...missing Children and screwed upmarriages. Uh then you can count and our readers cannot get enough. Likemany of them scare me. I only read the very benign thriller, but there arepeople who just cannot get enough of these. The word gone, gone missing. Howmany people are missing missing. But apparently a lot of people are missing.Maybe that's what the writers wish would happen. You're missing sucking upwith their family. Like you're missing. You're missing tomorrow. You're missing.Oh, that's great. Okay, before we go. I want to know if there's anything onyour bookish bucket list that you hope to achieve that hasn't happened yet.Yes, I would love to do a great thoughts convention get together. Weactually right before the world fell apart. I talked to mary Kay aboutmeeting in the south and I have this great vision that all of a sudden thereaders are in a room and you go to the paddy Callaghan station and she's gotone kind of wine, it talks about her books and mary Kay over here and pamJenoff over there and chris Bohjalian over there and I think it would beamazing and I think we would have such great attendance but we need the worldto get to a point where we can all travel again. That's a great big dreamand it's it's doable and wonderful. And looking from where you started to whereyou are now, I have no doubt that you Andrea can make that happen right? AndI have no doubt that you will be there and you go, oh I will be there a greatthing to look forward to and you can do live podcast from there Ron I'm in poorRon he is now, he didn't realize it, but now he is part of the group wherewe all go Andrea he goes to okay, we're a lot of fun right, exactly right aboutit Andrea thank you so much for joining us and thank you for everything you aredoing in the world for authors and booksellers and stories and readers andbefore we go, can you tell everyone where to find you? You can find me onfacebook, great thoughts, great readers just request membership and we'd loveto have you and thank you both so much for having me. This has been so fun. Iwish we could chat all the time. That's who we're enjoying to thank you foreverything. Andrea you're amazing. Thank you. See you on the facebook. Yeah. Next up the queen bee herself,Christie Barrett, creator of a novel, be a very active online group with over11.5 1000 members. Isn't that amazing joining in? The discussion is new yorktimes best selling author, Christie Woodson harvey, Who is the author ofthe forthcoming Christmas and Peachtree bluff or as I like to call it, youasked for it. You got it just also available for pre orders and comes outon October 26. Welcome Christie and Christie. Yeah. Hi Kristie. Hi darling,she's also known as bull Christie. That's right. And we're even spelledthe same for people who can't, you know, see right now. So we're really, we'rereally Christie squared here. Imagine me writing all these emails, chris,Christie Christie. So Christie, let's start out with you telling us how youcame up with the idea of a novel B and...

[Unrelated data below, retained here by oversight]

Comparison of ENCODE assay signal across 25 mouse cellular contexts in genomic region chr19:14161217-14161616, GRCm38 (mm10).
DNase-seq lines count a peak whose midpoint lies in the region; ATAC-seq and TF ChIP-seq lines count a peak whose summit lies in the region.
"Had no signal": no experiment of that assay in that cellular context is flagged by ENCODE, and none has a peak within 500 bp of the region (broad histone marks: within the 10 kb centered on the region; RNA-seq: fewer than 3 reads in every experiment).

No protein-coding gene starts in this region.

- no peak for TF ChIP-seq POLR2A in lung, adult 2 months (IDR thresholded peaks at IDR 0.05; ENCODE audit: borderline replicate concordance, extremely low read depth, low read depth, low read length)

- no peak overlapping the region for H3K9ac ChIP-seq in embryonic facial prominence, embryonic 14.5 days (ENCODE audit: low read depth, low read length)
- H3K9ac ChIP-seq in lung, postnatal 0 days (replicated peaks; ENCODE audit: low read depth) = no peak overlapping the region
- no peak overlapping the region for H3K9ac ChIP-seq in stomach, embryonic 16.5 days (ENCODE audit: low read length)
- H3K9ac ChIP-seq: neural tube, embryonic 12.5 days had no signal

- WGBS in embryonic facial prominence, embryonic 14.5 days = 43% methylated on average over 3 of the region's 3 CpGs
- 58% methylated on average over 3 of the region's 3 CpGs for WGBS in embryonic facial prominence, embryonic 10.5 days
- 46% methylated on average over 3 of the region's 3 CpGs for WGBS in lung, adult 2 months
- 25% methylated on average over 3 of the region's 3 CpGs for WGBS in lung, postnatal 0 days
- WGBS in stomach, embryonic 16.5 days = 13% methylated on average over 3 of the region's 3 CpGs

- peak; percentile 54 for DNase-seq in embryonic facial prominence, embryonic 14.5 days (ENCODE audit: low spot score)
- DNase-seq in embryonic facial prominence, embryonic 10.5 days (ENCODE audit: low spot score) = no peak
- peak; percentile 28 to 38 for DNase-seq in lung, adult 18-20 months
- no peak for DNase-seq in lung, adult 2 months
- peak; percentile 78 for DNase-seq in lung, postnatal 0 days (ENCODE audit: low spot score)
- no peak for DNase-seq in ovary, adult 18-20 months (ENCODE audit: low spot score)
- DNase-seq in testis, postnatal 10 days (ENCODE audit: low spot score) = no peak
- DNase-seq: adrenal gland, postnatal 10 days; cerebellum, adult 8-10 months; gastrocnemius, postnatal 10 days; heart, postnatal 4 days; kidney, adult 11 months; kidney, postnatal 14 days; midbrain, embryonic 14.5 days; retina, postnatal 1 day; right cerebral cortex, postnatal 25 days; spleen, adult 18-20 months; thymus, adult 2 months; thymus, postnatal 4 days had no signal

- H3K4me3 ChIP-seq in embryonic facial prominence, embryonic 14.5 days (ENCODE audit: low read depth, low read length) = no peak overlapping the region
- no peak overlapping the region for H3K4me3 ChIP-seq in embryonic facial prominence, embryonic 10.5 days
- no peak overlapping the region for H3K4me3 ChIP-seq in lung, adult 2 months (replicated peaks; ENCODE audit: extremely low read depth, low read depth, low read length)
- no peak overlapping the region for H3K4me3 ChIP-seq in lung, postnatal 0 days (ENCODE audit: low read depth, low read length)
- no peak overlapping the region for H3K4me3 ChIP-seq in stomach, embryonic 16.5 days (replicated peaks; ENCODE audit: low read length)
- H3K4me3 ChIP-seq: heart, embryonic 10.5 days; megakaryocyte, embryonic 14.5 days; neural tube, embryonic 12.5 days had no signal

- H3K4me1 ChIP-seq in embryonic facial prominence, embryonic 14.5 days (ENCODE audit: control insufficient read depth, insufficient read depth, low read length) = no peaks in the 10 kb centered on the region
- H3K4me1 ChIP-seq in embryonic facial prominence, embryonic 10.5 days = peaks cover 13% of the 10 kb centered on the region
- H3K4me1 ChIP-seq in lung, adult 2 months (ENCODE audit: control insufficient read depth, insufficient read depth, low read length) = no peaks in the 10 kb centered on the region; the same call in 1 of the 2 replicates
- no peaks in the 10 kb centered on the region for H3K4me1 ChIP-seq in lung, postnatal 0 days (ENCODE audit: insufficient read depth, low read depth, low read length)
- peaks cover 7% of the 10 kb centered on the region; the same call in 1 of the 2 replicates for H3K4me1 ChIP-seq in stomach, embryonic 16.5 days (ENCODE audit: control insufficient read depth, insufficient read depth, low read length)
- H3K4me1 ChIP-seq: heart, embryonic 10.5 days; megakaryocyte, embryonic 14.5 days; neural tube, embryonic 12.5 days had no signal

...with the name and the theme. Well,first my nickname through high school from grade school almost alwaysChristie be with a couple of people because my last name Barrett and thenwe moved almost 17 years ago and some friends when I moved, I was trying tochange an email and I just put B. E. On the end of it. And my friend said oh mygosh, that's the perfect next name for you. I was like that's horrible.Feasting people. I never tried to hurt people. And he's like, no, no, no,these leave sweetness wherever they get. He's like, that's what I'm like oh mygosh! And so it mushroomed into its own thing and I have friends that literallycall me little B and B, more than they call Christie now. And my room isdecorated in every manner of anything you can think of just around. And Imean I never expected and so years ago I had a blog and right after I startedthe blog, I got really, really sick, I have cerebral palsy and severalunderlying conditions. I wanted to restart the blog. And Kimberly Bell,she says that she's like, don't start a blog, start a facebook group. And I'mlike, okay, so I did. And my high school drama teacher who I lost twoweeks before the page launched, we were buying around names in my room and Isaid a novel be and she went, oh that's like novelty and she's like in thewhole novel thing, she's like it works, I love it, it does work, it'sdefinitely, it definitely works. So we love it. And I mean and it worked outpretty perfectly because now you get to be the Queen bee and what could bebetter than being the queen bee right well, and who knew that? I mean,everything that this buzziest book I want, well it didn't come up with it onpurpose, really, I didn't really think about that, but I mean it works on somany levels. It really does. So you and I talk a lot about books a lot as wellas other things and you're always sharing your favorites on your page.And one of the things that I'm so interested in is that so many of yourfavorite books this year have been debut novels, which I love, especiallyduring this time where I think it's been a really tough time to be a debutnovelist. So, can you tell us um put some of your favorite debut novels ofthe year have been and why have you always been such an enthusiasticsupporter of debuts? I think because just because I'm now, I can't imaginehow hard it is to be a debut author and you put your book out there and youjust want somebody to read your story and know your story and I think we allfeel that way, we just want people to know our stories. And so that's whyI've always been as Enthusiastic because I can about it about the debut,especially if I find one that I truly love and there are three this year thathave already made my buzziest list for 20, and that's yeah, Waiting for the natssong by julie Carrick Dalton. I love that book. I do too. It's amazing. Fromopening paragraph to the last point. It's gorgeous. And also a Light atWinter Park by Addison Armstrong and a Hand to Hold in Deep Water by SeanO'shay. That's a new one for me. Oh my gosh, it is absolutely beautiful. It'sone of those books, if it's not on your radar, I don't know, I mean it shouldbe on everybody's radar, but if it's not, if you don't have, it's one ofthose books you would almost have to stay absolutely go. Have you really anincredible book? Yeah, it's one of those, I love that. I love when a bookdoes that to you. I do too. That's the...